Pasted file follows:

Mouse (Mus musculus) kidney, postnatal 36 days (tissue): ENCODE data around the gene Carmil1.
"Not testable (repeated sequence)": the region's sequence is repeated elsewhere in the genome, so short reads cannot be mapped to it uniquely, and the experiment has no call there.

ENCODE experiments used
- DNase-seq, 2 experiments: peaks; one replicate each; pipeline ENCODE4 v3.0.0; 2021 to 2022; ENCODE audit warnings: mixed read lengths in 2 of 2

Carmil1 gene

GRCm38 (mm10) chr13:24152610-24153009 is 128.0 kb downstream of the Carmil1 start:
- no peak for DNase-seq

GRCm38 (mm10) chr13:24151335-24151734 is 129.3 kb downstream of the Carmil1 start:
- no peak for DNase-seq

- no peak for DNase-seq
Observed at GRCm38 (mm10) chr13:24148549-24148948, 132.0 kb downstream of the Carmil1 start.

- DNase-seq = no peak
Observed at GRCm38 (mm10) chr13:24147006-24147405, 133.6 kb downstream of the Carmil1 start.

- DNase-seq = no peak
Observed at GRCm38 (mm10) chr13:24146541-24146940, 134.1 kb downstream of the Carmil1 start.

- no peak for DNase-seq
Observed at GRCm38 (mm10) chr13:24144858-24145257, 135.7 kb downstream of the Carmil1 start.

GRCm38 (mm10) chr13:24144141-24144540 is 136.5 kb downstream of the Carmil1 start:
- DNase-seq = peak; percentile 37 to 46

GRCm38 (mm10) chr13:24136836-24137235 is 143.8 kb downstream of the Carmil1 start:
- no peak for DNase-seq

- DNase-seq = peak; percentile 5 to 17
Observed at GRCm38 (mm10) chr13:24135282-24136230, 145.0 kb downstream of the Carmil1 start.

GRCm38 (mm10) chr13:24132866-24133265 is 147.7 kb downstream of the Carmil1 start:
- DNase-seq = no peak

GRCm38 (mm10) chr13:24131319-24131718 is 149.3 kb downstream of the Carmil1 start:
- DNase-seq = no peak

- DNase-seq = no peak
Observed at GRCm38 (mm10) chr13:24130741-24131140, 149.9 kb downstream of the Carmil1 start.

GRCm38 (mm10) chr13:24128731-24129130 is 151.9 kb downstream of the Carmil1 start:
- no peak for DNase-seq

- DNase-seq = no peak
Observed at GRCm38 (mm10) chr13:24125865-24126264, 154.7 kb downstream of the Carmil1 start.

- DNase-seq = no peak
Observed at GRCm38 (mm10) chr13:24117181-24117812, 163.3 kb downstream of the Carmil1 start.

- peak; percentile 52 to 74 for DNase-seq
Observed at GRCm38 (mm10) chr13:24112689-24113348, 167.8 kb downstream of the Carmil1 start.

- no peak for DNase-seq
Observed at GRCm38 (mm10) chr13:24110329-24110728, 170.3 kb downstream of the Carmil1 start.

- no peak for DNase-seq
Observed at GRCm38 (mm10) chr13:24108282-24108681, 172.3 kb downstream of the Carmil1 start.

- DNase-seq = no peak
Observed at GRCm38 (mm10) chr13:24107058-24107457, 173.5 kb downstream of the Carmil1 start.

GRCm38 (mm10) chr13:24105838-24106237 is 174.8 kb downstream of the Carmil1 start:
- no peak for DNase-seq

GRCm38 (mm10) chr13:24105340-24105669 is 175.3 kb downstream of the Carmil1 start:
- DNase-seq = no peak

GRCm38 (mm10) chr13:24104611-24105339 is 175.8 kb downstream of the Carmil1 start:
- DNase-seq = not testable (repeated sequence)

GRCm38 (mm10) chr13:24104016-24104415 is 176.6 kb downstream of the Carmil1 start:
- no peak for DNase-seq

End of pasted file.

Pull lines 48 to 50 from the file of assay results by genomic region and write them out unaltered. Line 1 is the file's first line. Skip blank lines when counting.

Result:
GRCm38 (mm10) chr13:24104611-24105339 is 175.8 kb downstream of the Carmil1 start:
- DNase-seq = not testable (repeated sequence)

GRCm38 (mm10) chr13:24104016-24104415 is 176.6 kb downstream of the Carmil1 start: